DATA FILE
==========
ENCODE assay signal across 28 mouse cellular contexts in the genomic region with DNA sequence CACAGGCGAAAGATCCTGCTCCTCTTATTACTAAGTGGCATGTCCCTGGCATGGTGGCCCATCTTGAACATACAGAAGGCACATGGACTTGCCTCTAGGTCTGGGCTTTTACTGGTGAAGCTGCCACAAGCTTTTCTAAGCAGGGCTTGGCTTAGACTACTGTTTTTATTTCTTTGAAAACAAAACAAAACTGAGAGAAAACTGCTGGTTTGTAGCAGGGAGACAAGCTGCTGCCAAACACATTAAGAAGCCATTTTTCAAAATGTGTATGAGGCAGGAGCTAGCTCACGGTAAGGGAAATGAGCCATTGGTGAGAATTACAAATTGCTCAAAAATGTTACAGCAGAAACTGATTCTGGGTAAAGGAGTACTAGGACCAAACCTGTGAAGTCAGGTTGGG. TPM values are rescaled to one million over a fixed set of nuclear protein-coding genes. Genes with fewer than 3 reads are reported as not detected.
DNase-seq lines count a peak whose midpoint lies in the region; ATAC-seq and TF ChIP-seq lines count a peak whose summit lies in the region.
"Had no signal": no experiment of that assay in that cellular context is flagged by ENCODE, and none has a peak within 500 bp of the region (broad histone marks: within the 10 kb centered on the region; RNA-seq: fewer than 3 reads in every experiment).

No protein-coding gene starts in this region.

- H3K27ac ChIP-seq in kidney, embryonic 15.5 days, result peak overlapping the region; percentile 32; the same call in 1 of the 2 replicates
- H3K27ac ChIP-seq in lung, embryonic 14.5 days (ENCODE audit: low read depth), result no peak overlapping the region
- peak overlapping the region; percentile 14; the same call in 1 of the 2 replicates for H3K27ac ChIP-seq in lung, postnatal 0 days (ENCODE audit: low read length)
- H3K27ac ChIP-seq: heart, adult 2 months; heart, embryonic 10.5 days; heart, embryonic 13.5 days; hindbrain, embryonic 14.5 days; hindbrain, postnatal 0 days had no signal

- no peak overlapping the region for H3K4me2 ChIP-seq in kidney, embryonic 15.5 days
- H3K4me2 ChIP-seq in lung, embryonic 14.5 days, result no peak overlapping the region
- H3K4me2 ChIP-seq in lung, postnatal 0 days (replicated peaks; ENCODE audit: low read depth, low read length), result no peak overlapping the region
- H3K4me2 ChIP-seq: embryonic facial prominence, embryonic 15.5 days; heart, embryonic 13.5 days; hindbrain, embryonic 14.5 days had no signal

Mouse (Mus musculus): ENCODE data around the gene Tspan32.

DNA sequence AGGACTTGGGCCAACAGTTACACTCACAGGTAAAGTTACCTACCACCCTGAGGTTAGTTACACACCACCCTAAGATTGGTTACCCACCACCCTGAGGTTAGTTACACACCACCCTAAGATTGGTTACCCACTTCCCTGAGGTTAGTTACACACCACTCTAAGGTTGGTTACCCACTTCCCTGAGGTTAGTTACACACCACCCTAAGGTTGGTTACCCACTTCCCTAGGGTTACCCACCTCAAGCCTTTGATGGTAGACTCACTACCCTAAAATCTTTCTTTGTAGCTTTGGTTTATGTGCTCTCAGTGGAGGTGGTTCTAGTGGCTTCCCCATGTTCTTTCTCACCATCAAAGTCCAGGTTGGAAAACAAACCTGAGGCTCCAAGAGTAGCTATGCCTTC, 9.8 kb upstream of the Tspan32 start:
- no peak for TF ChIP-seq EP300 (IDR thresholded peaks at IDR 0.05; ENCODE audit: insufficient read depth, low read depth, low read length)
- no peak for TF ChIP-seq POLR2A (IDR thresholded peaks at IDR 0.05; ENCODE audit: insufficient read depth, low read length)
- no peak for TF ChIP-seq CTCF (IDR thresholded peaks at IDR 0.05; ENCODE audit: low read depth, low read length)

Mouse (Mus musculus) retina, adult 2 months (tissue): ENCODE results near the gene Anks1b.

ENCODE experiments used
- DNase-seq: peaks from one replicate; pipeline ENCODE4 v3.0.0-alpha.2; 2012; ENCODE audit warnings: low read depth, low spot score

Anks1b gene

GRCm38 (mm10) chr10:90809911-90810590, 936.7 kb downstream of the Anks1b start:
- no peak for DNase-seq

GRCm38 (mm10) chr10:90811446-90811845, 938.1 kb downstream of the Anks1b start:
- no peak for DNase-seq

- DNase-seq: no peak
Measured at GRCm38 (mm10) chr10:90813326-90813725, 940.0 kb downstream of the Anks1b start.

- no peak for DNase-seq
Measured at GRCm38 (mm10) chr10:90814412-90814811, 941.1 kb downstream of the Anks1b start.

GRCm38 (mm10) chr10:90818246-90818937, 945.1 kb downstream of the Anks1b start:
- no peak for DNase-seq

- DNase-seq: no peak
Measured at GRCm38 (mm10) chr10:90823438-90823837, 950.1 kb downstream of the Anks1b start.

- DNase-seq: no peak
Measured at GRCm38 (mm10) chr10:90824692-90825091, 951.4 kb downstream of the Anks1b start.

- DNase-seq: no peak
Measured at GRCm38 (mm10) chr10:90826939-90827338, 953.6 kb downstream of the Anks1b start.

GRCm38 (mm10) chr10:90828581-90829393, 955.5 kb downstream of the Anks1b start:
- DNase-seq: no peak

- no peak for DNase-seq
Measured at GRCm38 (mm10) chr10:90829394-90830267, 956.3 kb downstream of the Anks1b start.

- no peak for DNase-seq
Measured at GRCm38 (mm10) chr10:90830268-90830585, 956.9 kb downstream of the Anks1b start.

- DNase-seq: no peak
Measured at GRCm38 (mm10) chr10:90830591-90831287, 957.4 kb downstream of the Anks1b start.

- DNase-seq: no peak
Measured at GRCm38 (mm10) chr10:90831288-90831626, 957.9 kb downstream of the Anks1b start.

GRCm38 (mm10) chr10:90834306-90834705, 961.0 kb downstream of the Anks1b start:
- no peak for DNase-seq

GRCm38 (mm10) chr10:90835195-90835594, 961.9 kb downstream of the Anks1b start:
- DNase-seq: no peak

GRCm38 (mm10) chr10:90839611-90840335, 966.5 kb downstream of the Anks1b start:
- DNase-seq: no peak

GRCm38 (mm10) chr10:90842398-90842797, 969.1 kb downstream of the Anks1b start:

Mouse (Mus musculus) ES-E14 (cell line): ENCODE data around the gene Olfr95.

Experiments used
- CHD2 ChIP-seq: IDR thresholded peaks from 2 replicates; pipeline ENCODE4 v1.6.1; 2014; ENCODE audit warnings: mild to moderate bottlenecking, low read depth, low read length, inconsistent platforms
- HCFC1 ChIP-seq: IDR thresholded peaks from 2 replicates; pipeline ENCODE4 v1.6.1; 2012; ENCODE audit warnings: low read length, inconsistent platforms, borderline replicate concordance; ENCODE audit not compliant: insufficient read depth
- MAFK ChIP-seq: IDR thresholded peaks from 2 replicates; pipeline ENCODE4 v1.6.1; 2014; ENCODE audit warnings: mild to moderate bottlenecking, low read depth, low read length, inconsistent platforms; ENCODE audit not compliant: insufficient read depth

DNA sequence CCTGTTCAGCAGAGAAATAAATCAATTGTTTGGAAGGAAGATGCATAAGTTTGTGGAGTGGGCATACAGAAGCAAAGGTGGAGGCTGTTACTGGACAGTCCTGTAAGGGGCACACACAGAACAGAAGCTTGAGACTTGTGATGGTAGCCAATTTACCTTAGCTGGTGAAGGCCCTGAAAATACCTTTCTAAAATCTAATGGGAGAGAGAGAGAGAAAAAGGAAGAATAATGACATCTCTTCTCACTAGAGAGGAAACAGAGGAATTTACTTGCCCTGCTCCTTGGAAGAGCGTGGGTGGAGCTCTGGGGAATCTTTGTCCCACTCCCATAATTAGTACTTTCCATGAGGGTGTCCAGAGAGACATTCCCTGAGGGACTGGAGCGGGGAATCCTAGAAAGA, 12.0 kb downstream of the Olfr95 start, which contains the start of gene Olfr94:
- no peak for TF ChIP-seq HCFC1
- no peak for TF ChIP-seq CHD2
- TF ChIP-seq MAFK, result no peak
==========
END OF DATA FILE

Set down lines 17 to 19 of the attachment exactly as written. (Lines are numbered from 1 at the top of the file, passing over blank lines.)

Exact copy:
- no peak for TF ChIP-seq CTCF (IDR thresholded peaks at IDR 0.05; ENCODE audit: low read depth, low read length)

Mouse (Mus musculus) retina, adult 2 months (tissue): ENCODE results near the gene Anks1b.

ENCODE experiments used